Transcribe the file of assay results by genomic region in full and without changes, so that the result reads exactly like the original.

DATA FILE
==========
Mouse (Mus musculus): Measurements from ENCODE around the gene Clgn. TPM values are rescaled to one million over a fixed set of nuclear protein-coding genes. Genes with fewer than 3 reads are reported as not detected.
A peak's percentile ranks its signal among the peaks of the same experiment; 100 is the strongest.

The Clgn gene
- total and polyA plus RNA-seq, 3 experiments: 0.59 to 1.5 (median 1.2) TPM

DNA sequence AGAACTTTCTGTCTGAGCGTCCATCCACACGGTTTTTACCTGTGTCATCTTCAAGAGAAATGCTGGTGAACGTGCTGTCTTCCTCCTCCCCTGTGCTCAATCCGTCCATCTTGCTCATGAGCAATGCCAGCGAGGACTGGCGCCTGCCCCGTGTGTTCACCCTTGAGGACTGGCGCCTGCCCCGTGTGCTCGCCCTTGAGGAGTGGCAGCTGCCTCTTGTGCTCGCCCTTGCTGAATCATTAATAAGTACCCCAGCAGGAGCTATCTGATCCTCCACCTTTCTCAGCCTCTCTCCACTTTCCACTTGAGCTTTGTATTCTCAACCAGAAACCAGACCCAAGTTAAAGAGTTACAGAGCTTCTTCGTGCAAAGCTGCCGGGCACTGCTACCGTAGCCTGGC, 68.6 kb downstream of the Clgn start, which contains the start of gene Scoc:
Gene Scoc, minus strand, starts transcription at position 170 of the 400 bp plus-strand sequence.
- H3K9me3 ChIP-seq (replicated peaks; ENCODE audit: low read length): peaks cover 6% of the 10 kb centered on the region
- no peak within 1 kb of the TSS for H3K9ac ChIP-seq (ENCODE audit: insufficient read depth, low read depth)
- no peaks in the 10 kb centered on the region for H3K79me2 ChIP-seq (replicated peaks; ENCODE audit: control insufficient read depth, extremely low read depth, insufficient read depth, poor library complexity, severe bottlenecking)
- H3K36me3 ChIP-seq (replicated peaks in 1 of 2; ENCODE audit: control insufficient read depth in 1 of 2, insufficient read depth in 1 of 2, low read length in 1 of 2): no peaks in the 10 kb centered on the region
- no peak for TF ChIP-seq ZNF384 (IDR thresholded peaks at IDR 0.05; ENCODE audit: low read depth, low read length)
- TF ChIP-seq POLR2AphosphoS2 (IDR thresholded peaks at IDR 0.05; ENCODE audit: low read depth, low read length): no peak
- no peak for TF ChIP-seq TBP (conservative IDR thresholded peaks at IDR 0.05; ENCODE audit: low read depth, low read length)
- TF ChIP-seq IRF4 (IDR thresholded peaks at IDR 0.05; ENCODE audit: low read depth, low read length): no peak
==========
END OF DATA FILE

Mouse (Mus musculus): Measurements from ENCODE around the gene Clgn. TPM values are rescaled to one million over a fixed set of nuclear protein-coding genes. Genes with fewer than 3 reads are reported as not detected.
A peak's percentile ranks its signal among the peaks of the same experiment; 100 is the strongest.

The Clgn gene
- total and polyA plus RNA-seq, 3 experiments: 0.59 to 1.5 (median 1.2) TPM

DNA sequence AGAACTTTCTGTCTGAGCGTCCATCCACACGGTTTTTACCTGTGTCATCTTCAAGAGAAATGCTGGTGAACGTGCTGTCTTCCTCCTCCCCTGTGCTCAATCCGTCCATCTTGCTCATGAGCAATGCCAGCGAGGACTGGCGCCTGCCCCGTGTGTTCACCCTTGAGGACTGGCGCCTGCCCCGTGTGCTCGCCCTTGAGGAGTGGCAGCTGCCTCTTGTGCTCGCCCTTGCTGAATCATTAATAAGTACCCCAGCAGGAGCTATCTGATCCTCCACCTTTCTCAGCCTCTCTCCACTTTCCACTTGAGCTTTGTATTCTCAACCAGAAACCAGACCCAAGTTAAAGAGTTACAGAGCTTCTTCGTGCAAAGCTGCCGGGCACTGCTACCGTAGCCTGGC, 68.6 kb downstream of the Clgn start, which contains the start of gene Scoc:
Gene Scoc, minus strand, starts transcription at position 170 of the 400 bp plus-strand sequence.
- H3K9me3 ChIP-seq (replicated peaks; ENCODE audit: low read length): peaks cover 6% of the 10 kb centered on the region
- no peak within 1 kb of the TSS for H3K9ac ChIP-seq (ENCODE audit: insufficient read depth, low read depth)
- no peaks in the 10 kb centered on the region for H3K79me2 ChIP-seq (replicated peaks; ENCODE audit: control insufficient read depth, extremely low read depth, insufficient read depth, poor library complexity, severe bottlenecking)
- H3K36me3 ChIP-seq (replicated peaks in 1 of 2; ENCODE audit: control insufficient read depth in 1 of 2, insufficient read depth in 1 of 2, low read length in 1 of 2): no peaks in the 10 kb centered on the region
- no peak for TF ChIP-seq ZNF384 (IDR thresholded peaks at IDR 0.05; ENCODE audit: low read depth, low read length)
- TF ChIP-seq POLR2AphosphoS2 (IDR thresholded peaks at IDR 0.05; ENCODE audit: low read depth, low read length): no peak
- no peak for TF ChIP-seq TBP (conservative IDR thresholded peaks at IDR 0.05; ENCODE audit: low read depth, low read length)
- TF ChIP-seq IRF4 (IDR thresholded peaks at IDR 0.05; ENCODE audit: low read depth, low read length): no peak